Venba Review
Screenshot by Destructoid

Review: Venba

Something I’ve come to appreciate more than ever is entertainment’s ability to introduce us to cultures other than our own. It probably has something to do with the fact that I live in a small, redneck part of California where white people loudly complain about the number of Mexican restaurants in town. Listening to that crap day in and day out, it’s no wonder I’m always jumping at the chance to discover something beyond my powder-white existence.

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That’s why I was excited to play Venba, a narrative-driven cooking game that takes the idea of Cooking Mama and transports it to an immigrant family’s house in the 1980s. It’s a darling game, but it might be hard to justify the price, given how fleeting it is.

Venba (PC [reviewed], PS4, Switch, Xbox Series X|S, Xbox One)
Developer: Visai Games
Publisher: Visai Games
Released: July 31, 2023
MSRP: $14.99

Venba is a story-driven experience where you witness brief events throughout the lives of an immigrant family. Venba and her husband Paavalan moved from India to Canada in the 1980s to start a new life for themselves. As is the experience for many immigrants, it’s not easy for them, even with all that “free” healthcare lying around. Across seven chapters, you’ll witness snapshots of their lives and struggles, and watch as a couple becomes a family that tries to keep hold of their heritage. Heritage is a central thread throughout Venba, whether it’s the mother asking her son Kavin to speak Tamil or the delightful-looking dishes you’ll assemble.

While the trailers for Venba make it look like there is a great deal of cooking to do here, there are only a few meals to create. Venba relies on her mother’s cookbook to make traditional South Indian dishes to keep her family tied to their roots. But the book is old, faded, and ripped. You’ll need to rely on what is still in the cookbook or any other hints to properly make each meal.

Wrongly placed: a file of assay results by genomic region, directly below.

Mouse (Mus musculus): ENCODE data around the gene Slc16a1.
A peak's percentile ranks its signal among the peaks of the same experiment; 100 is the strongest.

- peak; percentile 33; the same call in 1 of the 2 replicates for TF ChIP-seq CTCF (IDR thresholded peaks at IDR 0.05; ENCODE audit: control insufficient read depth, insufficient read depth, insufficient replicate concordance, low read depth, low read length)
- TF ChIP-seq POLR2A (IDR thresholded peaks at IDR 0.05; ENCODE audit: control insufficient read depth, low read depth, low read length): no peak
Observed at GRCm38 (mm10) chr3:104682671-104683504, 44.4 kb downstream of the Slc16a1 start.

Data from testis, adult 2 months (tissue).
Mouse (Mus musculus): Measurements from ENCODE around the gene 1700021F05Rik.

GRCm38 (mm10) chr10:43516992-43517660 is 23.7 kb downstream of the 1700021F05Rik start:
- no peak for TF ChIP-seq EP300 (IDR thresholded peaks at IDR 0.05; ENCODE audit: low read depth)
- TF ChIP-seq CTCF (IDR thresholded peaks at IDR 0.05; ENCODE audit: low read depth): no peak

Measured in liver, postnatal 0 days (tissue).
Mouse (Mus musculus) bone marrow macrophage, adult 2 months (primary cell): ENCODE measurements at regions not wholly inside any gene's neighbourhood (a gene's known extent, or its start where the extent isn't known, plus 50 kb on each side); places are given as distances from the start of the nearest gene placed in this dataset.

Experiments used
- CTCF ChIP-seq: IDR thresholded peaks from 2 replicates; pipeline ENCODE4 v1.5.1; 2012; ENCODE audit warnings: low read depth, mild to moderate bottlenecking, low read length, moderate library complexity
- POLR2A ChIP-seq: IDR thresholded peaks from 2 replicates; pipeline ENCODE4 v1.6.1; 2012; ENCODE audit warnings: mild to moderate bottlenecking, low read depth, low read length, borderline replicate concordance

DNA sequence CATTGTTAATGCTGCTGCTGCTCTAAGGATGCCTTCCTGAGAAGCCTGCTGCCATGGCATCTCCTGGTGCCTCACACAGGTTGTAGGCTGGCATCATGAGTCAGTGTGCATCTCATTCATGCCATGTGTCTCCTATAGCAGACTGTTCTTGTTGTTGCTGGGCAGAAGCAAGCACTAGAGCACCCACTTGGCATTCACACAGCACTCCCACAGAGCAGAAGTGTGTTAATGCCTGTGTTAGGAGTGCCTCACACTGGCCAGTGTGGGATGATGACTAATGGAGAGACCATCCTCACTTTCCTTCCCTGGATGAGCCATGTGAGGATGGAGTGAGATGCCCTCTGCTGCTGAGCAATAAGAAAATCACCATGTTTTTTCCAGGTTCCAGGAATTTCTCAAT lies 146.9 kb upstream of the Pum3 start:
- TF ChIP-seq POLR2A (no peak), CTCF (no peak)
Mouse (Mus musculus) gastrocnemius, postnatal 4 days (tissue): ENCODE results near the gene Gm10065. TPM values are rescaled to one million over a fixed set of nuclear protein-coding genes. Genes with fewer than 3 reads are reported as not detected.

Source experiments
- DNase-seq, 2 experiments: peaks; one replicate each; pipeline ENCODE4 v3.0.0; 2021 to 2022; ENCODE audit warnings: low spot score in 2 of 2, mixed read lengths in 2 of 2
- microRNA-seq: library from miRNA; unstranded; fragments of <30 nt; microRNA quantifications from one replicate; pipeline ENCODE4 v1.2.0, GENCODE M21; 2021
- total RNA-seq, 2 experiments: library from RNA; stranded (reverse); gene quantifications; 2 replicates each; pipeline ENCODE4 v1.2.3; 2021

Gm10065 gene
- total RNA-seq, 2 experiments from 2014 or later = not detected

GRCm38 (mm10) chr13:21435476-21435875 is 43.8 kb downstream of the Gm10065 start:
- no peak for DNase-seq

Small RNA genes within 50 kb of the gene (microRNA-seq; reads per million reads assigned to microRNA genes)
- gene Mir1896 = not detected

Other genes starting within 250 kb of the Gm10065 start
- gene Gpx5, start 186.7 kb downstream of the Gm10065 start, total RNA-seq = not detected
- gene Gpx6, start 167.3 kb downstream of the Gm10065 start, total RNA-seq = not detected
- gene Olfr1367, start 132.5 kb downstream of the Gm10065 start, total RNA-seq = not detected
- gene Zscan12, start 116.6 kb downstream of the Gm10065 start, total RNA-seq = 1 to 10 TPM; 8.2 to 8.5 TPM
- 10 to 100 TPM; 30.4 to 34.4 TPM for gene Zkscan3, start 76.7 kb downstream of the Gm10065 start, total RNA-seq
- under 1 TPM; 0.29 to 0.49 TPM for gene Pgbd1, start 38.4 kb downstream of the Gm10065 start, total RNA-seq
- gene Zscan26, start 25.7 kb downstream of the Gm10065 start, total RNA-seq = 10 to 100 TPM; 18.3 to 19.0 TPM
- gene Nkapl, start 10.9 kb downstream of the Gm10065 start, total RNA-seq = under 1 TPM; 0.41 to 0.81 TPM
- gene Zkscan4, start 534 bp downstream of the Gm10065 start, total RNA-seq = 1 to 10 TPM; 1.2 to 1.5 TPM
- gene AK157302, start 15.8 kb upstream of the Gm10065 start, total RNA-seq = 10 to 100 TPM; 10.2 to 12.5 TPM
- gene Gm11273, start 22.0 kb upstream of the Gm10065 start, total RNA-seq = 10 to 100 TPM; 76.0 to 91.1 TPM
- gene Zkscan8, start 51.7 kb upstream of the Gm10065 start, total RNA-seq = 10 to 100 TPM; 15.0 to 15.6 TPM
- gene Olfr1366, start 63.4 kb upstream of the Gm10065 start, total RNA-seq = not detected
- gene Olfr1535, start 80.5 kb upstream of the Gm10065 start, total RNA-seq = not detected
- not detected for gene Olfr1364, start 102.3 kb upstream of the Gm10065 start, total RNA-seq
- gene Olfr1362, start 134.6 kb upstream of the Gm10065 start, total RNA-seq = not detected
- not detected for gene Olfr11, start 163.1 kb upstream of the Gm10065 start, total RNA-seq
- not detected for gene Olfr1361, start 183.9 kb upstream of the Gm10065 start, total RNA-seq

This approach turns the cooking segments into something of a puzzle game, and I enjoyed deducing how to solve them. I don’t imagine anyone will struggle too hard figuring each recipe out. That said, if you make a mistake, the game is quick to give you another shot.

The food is lovely to look at, as is the rest of the game, but it’s all so brief. Venba took me about 90 minutes to finish. I felt there was more of this family I was meant to see, more dishes I was meant to make. I admire the creativity on display here, such as how the speech bubbles become muddled when Kavin speaks English words Venba doesn’t understand.

Alas, Venba is an exercise in brevity. I greatly enjoyed my peek into the lives of strangers who exposed me to a culture different than mine. I just wish I could have got a longer look at it.

Solid and definitely has an audience. There could be some hard-to-ignore faults, but the experience is fun.

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CJ Andriessen
Editor-at-Large – CJ has been a contributor to Destructoid since 2015, originally writing satirical news pieces before transitioning into general news, features, and other coverage that was less likely to get this website sued.